In other words, will having goals make you happy (assuming that happiness is everyone’s ultimate aim, for ourselves and for others)?
A book I have just read called “Happier” (by Tal Ben-Shahar) examines this in more detail and draws some interesting conclusions that all of us who are involved in giving business advice should, I believe, keep in the back of their minds when giving that advice. In a nutshell:
- Happiness as a result of pleasure and purposefulness in life (just one or the other of these is not enough)
- Purposefulness can come from striving for goals (not from achieving them!)
- BUT the goals must be “self concordant” ie consistent with our own personal values and beliefs
- When we are working towards a goal, we can get into a state of “flow”, where the balance between boredom and stress is just right and when time passes very quickly
- We have more of these “flow” experience at work than during our leisure time.
- Money does not create happiness (except in so far as money is the measure by which you judge your progress towards your goals).
The conclusion from this is that should be happier working than playing! This is contrary to all the received wisdom about what “work” is and the anomaly is caused by the fact that there is a deep rooted prejudice in our society against work (including school work and studying). This prejudice creates a barrier that prevents us expected (and therefore getting) any enjoyment or happiness from our work.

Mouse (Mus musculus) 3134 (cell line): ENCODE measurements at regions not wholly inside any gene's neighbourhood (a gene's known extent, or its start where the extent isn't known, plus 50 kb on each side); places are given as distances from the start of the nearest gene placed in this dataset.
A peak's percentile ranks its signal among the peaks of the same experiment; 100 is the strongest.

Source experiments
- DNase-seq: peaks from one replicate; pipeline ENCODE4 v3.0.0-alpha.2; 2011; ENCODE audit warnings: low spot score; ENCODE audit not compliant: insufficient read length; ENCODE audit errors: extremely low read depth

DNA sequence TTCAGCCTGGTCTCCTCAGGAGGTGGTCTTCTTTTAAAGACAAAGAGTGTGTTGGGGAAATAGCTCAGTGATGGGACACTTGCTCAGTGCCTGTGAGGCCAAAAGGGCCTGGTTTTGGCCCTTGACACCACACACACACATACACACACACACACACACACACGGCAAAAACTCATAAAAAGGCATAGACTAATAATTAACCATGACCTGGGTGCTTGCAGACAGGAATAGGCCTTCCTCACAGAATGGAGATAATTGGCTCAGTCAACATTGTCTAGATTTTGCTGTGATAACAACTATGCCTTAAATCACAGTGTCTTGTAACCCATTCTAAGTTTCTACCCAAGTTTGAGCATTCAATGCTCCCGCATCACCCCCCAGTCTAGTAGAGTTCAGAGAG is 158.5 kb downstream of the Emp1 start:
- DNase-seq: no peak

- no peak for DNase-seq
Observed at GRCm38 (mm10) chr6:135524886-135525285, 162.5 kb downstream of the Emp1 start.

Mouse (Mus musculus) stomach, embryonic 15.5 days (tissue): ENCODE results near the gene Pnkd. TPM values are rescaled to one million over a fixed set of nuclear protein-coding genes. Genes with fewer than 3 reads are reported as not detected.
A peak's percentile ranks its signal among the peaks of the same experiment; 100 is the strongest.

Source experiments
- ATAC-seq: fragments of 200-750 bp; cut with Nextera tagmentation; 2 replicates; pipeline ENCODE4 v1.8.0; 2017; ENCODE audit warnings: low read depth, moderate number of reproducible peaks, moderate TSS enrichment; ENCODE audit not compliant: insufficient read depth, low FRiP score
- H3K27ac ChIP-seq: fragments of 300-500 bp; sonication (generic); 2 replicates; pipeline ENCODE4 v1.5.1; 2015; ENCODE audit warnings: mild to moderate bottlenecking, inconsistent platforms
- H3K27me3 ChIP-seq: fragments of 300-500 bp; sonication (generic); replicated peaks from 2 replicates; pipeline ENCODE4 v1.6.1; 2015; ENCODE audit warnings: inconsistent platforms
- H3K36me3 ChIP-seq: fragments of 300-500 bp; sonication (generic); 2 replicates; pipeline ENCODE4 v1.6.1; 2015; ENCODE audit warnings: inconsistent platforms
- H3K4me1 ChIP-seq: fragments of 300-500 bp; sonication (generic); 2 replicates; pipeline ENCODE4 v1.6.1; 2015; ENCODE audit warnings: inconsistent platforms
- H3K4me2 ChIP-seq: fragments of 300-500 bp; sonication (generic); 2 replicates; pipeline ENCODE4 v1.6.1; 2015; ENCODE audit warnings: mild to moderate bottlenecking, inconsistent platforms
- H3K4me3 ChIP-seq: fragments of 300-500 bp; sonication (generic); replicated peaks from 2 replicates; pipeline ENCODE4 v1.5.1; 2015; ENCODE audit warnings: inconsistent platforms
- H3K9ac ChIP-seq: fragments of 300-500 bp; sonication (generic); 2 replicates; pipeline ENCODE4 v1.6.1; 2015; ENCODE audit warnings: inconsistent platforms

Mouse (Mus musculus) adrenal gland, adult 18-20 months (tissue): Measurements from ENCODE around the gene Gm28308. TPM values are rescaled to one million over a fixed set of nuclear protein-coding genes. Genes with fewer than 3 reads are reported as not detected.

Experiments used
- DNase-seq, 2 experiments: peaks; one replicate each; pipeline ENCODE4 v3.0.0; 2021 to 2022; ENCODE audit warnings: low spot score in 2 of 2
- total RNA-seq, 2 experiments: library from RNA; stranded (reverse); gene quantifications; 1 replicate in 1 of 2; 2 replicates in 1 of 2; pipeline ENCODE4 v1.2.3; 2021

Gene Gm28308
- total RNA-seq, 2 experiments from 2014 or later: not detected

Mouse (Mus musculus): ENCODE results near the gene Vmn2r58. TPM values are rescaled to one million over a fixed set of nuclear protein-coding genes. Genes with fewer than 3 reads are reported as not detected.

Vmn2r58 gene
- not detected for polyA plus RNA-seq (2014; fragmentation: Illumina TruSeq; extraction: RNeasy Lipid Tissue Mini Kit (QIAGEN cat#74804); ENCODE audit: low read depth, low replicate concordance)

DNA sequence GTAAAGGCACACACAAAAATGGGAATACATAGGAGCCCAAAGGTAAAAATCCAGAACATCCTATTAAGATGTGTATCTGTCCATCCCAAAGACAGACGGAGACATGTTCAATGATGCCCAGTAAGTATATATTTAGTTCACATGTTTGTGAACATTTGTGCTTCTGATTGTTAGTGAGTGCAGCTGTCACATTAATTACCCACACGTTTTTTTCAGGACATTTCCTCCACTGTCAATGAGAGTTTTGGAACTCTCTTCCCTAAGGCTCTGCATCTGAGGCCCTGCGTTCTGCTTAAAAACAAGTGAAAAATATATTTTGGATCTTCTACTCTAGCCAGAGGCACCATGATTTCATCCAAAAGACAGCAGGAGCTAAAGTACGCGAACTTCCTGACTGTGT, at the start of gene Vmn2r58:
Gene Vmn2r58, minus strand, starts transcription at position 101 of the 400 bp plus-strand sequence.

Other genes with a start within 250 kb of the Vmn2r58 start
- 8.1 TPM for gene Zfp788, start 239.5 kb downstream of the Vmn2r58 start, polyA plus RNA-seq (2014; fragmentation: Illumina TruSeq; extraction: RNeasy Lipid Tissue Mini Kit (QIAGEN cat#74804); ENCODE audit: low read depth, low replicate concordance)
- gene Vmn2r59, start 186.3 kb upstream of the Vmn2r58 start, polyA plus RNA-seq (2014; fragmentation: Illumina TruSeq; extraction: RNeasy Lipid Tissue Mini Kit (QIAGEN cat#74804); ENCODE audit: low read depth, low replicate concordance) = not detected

Other business writers (including David Maister) have long talked about the fact that financial success inevitably follows from doing work that you enjoy with people that you like.
To me the actions that come out of this are:
- First, read the Happier book yourself
- Then find work that you enjoy doing, and happiness and financial success will follow.
Let me know what you think.